In my last post, I discussed the basics of using git with a central repository, doing the sorts of things that we do in Gnome. There were some very helpful comments, and I’d like to share some of that information for the benefit of everybody else.
My instructions for creating and working on a local branch went like this:
git branch whizbang-feature master
git checkout whizbang-feature
Behdad pointed out that you can use the
-b argument with
git checkout to create a branch and check it out, all in one command. So those two commands become
git checkout -b whizbang-feature master
Of course, as with
git branch, if you omit the last argument, it defaults to branching from whatever you currently have checked out.
My instructions for getting updates from the server were
git pull origin
Behdad, Marko, and daniel all pointed out that this isn’t optimal. You very likely have changes in your local repository. What you want is to get the remote changes and merge your local changes on top, as if they were developed from the now-current remote repository all along.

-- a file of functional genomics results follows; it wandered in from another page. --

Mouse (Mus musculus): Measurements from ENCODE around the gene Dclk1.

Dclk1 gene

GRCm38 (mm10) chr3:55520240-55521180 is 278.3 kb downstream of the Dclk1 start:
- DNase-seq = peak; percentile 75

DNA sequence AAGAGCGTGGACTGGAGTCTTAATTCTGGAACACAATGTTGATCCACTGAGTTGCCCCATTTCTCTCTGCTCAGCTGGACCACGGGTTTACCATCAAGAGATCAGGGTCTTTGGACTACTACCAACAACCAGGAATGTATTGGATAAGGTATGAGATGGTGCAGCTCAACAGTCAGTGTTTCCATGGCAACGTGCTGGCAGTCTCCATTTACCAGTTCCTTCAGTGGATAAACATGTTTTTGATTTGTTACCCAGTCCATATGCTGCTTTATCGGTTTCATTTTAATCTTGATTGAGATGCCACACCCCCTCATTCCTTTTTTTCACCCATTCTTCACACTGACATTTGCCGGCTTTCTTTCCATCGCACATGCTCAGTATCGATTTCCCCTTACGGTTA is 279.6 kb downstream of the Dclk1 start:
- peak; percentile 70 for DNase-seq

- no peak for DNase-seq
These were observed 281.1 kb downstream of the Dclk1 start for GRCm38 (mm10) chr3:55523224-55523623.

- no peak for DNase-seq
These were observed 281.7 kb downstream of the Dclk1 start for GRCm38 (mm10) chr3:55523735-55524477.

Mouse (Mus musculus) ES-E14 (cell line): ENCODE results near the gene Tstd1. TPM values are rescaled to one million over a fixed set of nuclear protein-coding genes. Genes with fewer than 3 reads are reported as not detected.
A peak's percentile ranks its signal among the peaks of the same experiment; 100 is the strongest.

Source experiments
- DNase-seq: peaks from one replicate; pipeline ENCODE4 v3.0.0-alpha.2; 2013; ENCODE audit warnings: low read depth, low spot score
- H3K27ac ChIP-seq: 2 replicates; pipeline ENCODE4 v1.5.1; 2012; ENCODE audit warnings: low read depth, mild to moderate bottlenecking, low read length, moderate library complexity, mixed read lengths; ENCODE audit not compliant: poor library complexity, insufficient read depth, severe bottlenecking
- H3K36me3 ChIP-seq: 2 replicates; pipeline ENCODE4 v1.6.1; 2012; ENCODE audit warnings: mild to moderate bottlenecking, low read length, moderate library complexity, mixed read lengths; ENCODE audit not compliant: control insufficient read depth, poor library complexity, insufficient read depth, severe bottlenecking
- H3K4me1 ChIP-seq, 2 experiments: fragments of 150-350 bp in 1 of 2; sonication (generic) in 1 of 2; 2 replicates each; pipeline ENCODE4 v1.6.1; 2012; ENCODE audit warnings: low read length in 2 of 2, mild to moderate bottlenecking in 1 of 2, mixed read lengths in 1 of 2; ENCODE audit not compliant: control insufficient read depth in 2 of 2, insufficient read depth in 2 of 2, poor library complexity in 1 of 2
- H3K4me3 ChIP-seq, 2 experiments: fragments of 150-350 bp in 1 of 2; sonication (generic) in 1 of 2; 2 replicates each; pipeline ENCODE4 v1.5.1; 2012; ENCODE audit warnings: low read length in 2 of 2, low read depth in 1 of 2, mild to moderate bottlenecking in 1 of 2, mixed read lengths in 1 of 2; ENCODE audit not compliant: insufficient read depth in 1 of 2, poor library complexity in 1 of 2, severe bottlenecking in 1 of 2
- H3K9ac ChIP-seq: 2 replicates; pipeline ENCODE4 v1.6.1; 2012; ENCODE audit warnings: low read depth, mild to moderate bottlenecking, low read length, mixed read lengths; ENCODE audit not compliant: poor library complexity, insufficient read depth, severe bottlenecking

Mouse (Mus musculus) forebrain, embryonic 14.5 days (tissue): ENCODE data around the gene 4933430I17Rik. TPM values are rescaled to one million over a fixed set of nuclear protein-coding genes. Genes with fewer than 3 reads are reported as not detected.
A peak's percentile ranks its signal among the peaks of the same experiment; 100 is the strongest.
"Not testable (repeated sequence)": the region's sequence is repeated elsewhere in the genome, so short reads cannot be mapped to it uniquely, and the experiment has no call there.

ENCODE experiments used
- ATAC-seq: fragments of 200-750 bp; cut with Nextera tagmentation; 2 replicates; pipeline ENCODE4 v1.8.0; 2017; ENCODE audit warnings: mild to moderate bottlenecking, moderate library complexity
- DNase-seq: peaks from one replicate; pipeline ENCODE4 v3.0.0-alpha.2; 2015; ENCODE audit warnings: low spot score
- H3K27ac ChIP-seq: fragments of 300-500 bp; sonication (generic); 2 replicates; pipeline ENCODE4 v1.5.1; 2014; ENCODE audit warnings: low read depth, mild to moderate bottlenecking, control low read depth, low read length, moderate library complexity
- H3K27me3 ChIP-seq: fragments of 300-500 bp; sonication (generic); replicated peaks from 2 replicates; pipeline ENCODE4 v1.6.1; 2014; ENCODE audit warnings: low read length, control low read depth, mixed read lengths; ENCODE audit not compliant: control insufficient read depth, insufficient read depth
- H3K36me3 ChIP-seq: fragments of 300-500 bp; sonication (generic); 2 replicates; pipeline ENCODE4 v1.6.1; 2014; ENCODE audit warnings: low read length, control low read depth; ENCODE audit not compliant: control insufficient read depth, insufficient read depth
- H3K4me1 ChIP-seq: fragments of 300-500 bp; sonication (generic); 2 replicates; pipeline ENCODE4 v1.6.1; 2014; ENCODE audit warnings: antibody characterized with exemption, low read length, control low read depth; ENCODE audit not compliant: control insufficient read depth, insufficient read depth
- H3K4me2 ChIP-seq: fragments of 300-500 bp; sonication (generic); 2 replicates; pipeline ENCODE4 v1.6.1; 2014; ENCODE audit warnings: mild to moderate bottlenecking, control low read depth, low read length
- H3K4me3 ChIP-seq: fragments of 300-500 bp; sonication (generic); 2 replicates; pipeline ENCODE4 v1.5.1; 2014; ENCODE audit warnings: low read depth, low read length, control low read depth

This fetches the changes from the remote repository and puts them in your local repository. They are not merged in with your local checkout, just the local repository that’s sitting in
It should be pointed out that
git pull is basically just a shortcut for
git fetch && git merge. But
git merge attempts to merge the two development histories (remote updates and local changes) together, rather than just sticking your local changes on the end. So instead of
git merge, we’ll call
git rebase origin/master
git-rebase(1) man page has a nice ASCII diagram to help you visualize what’s happening.